he considered his personal space.
“For a lot of horses, that feels really
claustrophobic,” Neff says. “Naturally,
horses are disinclined to be boxed in
on all sides and not have a method of
escape. ;at’s a lot to ask of an animal
whose natural reaction should be to run
first and ask questions later. ;e miracle
of domestication is that there are many
horses who are totally OK with that.
;ey just trust the people around them.”
Some horses at Great and Small are
stepping down from physically demand-
ing careers as competitive athletes. Race-
horses have relatively brief careers. ;e
thoroughbreds that compete in the Ken-
tucky Derby, for example, are 3-year-olds.
Yet horses can compete well into their
teens in equestrian eventing, a three-day
triathlon of sorts in which competitors
are judged on a variety of skills that can
take years of training to perform expertly.
At Great and Small, the youngest horse is
10, Ne; says; the center’s longest-serving
horse died in March at age 33.
Great and Small Volunteer Manager
A successful therapy horse has to be what Neff, the center
Katy Hansen, of Poolesville, began leas-
ing her Kentucky-born thoroughbred,
Angus, to the center last year. Angus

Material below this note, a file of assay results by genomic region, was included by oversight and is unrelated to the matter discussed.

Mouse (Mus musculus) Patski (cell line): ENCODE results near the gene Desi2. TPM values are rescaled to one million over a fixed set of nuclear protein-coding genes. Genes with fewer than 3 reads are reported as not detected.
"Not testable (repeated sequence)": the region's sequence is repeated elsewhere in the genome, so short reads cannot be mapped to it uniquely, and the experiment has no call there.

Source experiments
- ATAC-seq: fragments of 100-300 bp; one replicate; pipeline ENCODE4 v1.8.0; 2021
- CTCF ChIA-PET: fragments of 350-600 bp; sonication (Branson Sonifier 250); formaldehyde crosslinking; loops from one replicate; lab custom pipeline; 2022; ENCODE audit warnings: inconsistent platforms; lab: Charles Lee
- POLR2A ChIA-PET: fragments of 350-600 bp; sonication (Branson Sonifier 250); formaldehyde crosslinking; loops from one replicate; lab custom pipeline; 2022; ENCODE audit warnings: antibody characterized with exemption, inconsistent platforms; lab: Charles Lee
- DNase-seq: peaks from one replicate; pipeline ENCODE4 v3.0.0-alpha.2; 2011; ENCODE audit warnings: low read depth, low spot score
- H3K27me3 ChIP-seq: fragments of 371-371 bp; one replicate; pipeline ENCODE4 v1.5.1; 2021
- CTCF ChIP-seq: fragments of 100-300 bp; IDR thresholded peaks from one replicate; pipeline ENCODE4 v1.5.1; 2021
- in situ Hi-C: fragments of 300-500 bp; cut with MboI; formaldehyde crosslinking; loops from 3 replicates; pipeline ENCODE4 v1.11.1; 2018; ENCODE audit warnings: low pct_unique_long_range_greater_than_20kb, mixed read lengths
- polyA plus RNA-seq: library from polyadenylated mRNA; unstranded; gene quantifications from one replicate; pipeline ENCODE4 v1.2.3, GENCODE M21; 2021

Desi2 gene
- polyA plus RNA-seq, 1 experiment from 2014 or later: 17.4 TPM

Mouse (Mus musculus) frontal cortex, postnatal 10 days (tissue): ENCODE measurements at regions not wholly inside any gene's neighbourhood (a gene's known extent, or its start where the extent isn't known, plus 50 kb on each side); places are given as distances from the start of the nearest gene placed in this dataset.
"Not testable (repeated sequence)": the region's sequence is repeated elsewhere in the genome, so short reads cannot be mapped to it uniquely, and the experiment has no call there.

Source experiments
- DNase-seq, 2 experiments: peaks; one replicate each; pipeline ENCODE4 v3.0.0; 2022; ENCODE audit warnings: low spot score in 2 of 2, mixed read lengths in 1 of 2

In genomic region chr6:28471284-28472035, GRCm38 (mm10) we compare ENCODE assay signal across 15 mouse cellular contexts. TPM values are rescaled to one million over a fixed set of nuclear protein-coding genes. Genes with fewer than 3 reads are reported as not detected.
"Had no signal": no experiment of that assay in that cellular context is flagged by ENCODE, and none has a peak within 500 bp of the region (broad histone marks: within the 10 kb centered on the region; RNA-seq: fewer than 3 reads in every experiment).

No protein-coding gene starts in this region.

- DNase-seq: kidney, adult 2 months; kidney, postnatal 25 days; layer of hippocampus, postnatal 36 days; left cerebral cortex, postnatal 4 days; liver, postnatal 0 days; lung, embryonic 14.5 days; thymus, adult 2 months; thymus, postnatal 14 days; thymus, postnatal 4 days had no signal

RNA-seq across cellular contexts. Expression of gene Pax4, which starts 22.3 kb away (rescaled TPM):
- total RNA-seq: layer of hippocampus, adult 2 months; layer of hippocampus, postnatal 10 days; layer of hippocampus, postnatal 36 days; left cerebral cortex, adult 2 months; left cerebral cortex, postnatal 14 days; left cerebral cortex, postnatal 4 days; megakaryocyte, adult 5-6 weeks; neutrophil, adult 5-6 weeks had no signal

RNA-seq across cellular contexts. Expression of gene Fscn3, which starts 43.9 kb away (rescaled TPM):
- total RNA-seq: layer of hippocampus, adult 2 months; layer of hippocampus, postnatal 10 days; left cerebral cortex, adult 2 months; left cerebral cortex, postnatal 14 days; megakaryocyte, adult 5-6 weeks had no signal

was a comfort to Hansen long before
he became an official therapy horse,
she says. Hansen, now 47, was pregnant
when she bought Angus many years ago,
and she miscarried soon after. Without
Angus to tend to, “I would have run o;
the rails of my life completely,” she says in
an email. “How many overly-tight neck
hugs and tears he endured during that
first year I don’t know.” Hansen came to
director, calls “bomb-proof”: calm, steady and quiet,
no matter what happens.
Center Director Rachel
Neff smiles at her personal
horse, Stella, 14. Stella
is smart, but has back
problems and personality
quirks that make her
unsuitable as a therapy
horse. “She’s a little bit
like a cat,” Neff says. “The
relationship is on her terms.
She likes me, especially if
I have something for her to
eat. But she’s also quite